Each year, numerous foundations, societies, and organizations award prizes of literary recognition to newly or recently published books. These awards serve to launch sometimes little known titles into the public's awareness and often solidify an author's place in the publishing world. No wonder author's covet these prizes. Winning just one can assure that author that future work will be considered and very likely published.
But, do literary prizes offer anything to the reader?
Literary book awards are awarded based on specific criteria established by the sponsoring organization. While these criteria vary from prize to prize, they generally examine content (literary value) as opposed to popularity (market value)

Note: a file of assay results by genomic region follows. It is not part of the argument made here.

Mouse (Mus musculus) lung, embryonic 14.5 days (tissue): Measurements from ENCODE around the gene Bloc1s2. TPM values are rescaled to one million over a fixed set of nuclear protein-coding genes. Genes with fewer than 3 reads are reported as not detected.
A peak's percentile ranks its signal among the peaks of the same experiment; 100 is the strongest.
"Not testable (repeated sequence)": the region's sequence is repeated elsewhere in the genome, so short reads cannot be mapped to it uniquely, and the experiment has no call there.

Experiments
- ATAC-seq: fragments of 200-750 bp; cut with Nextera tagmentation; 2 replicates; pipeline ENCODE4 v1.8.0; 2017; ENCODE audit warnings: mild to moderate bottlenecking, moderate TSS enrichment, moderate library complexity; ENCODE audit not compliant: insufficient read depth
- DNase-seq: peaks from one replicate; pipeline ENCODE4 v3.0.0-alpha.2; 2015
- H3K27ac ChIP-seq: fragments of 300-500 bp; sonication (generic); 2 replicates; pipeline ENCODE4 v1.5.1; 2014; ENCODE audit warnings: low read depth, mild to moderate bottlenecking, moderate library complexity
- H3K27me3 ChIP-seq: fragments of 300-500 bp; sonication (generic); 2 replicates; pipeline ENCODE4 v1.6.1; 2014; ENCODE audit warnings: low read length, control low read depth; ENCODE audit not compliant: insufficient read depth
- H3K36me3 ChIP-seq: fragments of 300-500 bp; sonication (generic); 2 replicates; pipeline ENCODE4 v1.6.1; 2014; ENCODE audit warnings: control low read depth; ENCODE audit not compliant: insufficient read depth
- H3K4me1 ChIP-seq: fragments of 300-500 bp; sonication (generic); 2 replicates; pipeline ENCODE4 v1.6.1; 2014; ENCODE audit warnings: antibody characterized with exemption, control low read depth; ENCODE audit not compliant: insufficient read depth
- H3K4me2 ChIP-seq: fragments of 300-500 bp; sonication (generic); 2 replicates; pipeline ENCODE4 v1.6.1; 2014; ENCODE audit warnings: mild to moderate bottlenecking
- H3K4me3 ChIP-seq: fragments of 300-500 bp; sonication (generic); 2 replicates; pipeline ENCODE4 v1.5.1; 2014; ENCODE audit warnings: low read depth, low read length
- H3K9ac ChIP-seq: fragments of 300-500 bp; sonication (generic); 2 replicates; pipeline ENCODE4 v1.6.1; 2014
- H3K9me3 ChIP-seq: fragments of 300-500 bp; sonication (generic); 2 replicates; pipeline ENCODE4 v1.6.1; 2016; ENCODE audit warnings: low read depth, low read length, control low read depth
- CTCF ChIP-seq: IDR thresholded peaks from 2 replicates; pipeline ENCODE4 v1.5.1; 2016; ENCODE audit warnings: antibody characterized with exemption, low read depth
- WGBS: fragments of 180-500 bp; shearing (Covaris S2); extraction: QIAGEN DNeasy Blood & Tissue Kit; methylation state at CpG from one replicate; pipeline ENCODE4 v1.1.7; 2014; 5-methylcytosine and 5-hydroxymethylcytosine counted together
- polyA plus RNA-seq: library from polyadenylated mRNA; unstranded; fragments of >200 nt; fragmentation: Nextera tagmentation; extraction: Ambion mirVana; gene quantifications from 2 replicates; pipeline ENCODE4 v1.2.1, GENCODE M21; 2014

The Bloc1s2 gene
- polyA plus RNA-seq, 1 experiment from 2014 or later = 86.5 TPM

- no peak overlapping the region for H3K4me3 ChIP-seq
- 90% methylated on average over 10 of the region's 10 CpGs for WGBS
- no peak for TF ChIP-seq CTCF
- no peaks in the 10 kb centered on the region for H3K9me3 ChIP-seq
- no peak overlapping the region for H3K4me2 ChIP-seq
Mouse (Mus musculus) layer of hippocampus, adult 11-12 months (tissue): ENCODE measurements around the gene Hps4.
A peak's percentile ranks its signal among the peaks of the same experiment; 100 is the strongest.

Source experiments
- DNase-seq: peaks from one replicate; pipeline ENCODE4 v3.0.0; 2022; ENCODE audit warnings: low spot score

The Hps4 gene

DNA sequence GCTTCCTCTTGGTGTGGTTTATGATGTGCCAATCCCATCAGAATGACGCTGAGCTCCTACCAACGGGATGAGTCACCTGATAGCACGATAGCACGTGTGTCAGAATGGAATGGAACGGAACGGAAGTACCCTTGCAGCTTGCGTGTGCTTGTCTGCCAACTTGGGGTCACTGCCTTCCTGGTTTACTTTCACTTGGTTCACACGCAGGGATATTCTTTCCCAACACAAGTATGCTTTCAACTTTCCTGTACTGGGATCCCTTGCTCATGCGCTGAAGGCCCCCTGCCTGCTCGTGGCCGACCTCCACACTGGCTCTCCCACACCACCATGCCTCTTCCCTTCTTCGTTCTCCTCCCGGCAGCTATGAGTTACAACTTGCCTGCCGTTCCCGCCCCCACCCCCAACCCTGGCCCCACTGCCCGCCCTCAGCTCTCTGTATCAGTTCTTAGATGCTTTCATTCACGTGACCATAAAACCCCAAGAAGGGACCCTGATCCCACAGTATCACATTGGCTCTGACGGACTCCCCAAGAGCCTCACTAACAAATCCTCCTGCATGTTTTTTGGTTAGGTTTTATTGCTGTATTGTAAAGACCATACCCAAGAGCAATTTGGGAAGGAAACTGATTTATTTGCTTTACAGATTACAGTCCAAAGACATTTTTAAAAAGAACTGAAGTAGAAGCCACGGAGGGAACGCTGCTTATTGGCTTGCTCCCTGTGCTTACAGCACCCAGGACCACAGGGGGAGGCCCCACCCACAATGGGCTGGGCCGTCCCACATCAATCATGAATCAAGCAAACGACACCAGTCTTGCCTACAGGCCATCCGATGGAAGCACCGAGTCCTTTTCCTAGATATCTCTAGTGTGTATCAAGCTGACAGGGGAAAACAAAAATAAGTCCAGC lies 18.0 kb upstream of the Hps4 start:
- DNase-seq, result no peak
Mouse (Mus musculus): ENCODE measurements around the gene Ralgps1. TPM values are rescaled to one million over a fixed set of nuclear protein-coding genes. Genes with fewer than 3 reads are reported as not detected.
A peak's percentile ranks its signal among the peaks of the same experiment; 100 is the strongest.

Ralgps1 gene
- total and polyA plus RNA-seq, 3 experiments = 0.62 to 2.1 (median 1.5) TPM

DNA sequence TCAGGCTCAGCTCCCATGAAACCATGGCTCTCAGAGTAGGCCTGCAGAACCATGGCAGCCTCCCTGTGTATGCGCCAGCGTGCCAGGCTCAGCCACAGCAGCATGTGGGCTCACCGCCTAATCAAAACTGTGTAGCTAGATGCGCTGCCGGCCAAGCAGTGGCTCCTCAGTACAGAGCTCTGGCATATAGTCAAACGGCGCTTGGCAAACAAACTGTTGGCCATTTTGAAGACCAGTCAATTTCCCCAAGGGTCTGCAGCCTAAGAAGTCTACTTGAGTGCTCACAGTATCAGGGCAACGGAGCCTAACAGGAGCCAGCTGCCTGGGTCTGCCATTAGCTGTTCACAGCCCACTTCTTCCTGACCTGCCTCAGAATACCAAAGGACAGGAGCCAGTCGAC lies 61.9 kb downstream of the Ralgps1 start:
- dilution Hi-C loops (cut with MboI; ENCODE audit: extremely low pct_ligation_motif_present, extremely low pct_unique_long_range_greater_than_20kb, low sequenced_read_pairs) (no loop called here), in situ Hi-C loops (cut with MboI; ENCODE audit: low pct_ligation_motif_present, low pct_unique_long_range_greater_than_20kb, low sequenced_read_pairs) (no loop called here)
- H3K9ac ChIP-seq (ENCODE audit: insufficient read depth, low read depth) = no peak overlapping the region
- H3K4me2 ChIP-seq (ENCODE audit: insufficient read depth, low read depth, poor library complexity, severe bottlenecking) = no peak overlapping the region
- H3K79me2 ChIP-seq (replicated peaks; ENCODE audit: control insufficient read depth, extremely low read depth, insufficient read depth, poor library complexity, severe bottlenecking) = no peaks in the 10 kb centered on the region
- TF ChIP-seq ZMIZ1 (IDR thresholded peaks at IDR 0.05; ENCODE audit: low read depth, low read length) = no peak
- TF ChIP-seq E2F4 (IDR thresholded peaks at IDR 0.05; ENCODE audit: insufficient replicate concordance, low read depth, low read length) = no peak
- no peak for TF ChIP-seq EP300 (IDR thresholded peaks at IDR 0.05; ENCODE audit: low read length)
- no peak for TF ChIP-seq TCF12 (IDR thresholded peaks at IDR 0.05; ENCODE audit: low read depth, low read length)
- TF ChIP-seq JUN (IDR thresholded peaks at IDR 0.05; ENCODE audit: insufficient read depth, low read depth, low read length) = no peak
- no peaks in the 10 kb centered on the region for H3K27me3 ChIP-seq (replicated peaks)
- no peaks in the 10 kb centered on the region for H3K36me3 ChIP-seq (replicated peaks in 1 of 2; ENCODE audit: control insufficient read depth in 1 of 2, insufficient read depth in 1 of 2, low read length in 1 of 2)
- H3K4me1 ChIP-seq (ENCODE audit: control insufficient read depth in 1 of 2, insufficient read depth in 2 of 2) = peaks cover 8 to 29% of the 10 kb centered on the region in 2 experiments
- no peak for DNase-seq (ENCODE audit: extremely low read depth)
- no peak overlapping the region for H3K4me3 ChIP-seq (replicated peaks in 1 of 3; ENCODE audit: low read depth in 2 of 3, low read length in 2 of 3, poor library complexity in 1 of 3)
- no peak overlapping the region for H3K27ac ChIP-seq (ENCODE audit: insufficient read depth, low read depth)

Many book awards feature categories that promote first time authors, or authors writing from the fringes of mainstream culture. This draws public attention to new books and new ideas.
Aside from yearly awards, many award organizations also recognize bodies of work and lifetime achievement. This recognition serves to reward consistency and attention to quality, original storytelling rather than simply cranking out formulaic works.
Ties to both libraries and education mean that many awards are designed to get kids reading in common. This common reading leads to more discussion around literature and encourages people to read even more.
No book will appeal to all readers. Awards don't guarantee that you'll enjoy the book. If you don't like the book you are reading...critique it!
literary /'lidəˌrerē/ adjective
1. concerning the writing or content of literature, especially of the kind valued for quality of form.
"the book was a literary work of art"
Consider and discuss the following articles.
1. How do book awards help readers in a book saturated marketplace?
2. What are the limitations of relying on book awards to select your reading?
Library Information and Media Center - Monona Grove High School - Monona, Wisconsin
Answers| Catalog | Guides | Resources | Teachers